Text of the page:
I listed this on my shelves of secret-societies-cults and virtual-reality-alternate-realities just because I wasn't sure how exactly to label it. It's...moreI listed this on my shelves of secret-societies-cults and virtual-reality-alternate-realities just because I wasn't sure how exactly to label it. It's a whole civilization surviving and living in the Underside of London. So it's not a cult, but it is kind of a secret society because very few Above-worlder's know the existence of any of the people who live below ground. Also why I listed it as an alternate-reality because the Underside doesn't have the same rules as Above does at all.
I read this book super fast! I started it last night and if it wasn't for my dumb eyes not being able to stay open I would've easily read it in one sitting!
This has everything, adventure, intrigue, suspense. Anyone who liked American Gods will like this one - it reminded me a little bit of it, with the whole Shadow taking a journey and being completely clueless, that pretty much fits Richard to a T. The difference is that American Gods was filled with mythology and this wasn't.
If you're a fan of Gaiman, definitely give this one a read, you won't be disappointed!
I'm going to miss Door so much and I was really happy for Richard's decision he made in the end, I think it was the right one. I hope at some point there is a follow-up! (less)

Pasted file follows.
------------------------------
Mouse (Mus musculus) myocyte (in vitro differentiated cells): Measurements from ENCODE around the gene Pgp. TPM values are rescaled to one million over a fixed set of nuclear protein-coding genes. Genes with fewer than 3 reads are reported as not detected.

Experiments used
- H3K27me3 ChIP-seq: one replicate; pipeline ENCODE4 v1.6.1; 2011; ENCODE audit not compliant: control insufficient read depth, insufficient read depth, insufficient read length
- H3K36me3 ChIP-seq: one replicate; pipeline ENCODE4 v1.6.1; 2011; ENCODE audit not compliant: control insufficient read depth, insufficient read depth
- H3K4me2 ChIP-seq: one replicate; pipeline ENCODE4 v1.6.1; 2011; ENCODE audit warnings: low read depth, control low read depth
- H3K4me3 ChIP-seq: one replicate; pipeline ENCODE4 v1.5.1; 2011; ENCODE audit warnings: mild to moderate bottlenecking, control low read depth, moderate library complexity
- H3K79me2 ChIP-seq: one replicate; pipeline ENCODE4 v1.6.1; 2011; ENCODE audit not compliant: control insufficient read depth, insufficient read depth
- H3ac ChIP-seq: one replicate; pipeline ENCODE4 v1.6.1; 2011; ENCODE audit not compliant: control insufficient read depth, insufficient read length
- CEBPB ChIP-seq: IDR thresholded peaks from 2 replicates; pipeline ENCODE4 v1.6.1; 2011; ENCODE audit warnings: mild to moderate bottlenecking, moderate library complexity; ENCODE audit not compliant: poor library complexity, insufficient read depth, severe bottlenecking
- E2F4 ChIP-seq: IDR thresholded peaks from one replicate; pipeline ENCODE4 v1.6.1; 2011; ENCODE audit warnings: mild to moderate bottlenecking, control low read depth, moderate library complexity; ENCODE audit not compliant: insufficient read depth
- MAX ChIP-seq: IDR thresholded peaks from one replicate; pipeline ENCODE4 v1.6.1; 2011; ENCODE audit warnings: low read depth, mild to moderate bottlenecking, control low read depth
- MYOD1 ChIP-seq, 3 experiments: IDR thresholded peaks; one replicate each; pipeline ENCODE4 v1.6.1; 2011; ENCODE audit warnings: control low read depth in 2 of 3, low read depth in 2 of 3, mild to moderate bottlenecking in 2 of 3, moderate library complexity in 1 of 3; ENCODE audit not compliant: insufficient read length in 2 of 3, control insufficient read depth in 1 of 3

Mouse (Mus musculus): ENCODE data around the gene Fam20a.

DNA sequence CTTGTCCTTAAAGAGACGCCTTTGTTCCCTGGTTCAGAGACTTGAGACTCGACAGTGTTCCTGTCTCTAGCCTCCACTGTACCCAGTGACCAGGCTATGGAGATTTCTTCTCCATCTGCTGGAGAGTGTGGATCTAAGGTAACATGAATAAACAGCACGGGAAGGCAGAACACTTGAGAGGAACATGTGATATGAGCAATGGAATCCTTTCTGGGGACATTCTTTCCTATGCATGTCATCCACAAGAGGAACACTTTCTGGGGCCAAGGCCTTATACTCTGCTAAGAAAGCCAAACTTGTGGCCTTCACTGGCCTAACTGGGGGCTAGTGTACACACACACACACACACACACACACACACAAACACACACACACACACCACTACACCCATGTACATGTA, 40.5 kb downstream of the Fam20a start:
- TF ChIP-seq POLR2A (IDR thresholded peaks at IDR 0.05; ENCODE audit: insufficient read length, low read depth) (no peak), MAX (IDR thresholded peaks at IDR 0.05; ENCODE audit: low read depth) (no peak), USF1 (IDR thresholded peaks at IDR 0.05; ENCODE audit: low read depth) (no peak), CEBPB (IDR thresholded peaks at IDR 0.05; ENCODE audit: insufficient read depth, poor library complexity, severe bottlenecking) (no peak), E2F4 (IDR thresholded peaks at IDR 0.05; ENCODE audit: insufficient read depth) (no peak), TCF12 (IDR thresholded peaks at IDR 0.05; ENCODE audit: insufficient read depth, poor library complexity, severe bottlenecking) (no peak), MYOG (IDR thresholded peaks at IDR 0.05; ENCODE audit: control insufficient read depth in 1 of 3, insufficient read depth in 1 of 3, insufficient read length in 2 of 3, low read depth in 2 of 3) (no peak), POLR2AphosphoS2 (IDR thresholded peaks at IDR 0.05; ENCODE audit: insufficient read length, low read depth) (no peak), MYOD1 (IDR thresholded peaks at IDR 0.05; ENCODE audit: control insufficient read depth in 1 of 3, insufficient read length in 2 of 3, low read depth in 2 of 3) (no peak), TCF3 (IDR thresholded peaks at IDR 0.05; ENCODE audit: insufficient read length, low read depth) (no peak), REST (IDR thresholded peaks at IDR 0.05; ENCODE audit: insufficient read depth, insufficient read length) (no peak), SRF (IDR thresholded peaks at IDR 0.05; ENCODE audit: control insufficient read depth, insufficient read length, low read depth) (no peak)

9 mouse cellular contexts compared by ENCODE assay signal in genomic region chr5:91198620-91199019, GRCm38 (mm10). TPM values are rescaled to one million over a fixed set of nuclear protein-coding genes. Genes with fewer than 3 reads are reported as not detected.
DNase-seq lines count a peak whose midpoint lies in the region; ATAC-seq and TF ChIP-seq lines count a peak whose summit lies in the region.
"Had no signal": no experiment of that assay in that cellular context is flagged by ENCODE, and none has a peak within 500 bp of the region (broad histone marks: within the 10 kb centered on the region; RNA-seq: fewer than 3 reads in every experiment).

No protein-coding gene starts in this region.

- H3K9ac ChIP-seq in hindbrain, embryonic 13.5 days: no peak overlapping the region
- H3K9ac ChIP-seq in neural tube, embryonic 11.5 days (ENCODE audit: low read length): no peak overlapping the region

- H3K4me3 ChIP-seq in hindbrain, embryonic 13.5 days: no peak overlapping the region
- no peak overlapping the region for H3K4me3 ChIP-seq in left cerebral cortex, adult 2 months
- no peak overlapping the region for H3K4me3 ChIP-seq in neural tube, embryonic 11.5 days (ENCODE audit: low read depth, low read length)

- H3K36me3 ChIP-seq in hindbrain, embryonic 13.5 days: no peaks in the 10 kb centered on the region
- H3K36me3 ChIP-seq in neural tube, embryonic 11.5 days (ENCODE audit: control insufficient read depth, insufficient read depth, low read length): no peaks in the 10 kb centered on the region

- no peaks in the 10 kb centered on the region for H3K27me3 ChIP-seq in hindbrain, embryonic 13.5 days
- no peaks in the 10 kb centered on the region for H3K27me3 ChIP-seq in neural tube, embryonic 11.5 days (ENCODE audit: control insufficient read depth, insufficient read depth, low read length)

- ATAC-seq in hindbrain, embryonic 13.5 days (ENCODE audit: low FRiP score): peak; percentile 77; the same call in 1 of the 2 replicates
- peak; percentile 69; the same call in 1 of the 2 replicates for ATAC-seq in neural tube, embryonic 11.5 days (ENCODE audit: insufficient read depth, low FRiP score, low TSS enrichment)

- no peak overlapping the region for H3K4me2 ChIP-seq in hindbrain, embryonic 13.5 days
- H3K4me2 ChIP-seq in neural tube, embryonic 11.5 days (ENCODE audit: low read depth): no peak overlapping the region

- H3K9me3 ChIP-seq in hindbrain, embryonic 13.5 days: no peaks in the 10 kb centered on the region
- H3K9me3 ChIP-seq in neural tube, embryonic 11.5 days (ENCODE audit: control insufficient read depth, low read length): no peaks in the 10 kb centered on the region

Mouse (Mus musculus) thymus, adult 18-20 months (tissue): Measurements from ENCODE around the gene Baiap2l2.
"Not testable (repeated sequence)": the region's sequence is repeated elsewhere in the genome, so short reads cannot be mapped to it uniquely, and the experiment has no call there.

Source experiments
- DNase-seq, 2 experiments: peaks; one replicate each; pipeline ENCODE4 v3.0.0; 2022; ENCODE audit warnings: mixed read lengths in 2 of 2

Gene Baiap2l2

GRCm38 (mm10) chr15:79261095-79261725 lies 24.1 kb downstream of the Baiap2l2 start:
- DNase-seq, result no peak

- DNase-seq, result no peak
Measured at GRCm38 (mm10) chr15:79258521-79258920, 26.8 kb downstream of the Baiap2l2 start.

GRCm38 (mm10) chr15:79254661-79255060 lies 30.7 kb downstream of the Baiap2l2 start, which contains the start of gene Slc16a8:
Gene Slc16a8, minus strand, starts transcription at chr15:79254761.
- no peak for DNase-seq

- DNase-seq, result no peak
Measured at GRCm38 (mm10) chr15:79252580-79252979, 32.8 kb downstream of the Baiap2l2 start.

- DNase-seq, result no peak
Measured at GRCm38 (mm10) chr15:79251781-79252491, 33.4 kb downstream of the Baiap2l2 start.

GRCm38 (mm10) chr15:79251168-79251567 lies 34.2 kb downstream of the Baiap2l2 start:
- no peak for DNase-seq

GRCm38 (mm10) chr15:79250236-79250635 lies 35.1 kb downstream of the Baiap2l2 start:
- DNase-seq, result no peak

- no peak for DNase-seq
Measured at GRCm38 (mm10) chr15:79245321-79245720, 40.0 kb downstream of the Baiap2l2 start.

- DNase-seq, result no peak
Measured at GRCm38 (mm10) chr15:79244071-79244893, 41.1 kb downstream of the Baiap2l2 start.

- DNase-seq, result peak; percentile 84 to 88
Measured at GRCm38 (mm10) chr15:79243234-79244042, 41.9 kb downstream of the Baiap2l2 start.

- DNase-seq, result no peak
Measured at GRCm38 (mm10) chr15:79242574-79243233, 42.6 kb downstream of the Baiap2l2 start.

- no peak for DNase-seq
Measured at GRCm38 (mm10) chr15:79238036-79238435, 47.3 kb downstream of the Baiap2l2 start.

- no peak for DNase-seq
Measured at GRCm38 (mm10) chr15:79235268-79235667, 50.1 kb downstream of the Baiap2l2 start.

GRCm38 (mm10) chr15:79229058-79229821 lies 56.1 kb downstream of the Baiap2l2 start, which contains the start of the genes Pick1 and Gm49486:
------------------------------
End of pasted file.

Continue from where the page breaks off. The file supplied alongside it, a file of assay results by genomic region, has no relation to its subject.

Infernal Devices is an account told by George Dower of Clerkenwell, London in the hopes of repairing his ruined reputation as a result of the events h...moreInfernal Devices is an account told by George Dower of Clerkenwell, London in the hopes of repairing his ruined reputation as a result of the events he lays out in full description and detail. A wild adventure complete with sea creatures, people who've seen the future and now speak the lingo, secret societies for science, and a robot (automata) that takes on a life of it's own. A truely fantastical journey that requires a suspension of disbelief - but makes you all the more happy for it.
At first I had a hard time getting into the story because of the classic writing style of writing - which fits with the Victorian era setting and the narrator penning the tale, but had me rereading sentences in order to make sure I grasped their meaning. However, I'm glad I persisted because at some point I realized I wasn't having any problems stumbling over sentences and was fully immersed in the story. There are a lot of funny elements in the book and even though most of them weren't laugh out loud funny (which is rare for me anyways), I did fine myself smiling a lot while reading. However, the ending came together in a rush and some of the surprises left me going "huh?" I won't give any spoilers but it would've made a fine book without some of the surprises at the end, it was just too much. The ending did make me laugh; Dower is just such a stodgy fellow and all this stuff happens to rock his world!
Before the novel there is a forward by the author where I learned he coined the term "steampunk" to describe a genre that he and a few of his friends were writing. Little did he realize the word would take on a life of it's own (much like his robot in Infernal Devices). I found the history of steampunk's beginning very interesting - especially since I had no idea it began as a fiction genre; I usually see it expressed as jewelry since that's another hobby of mine. (less)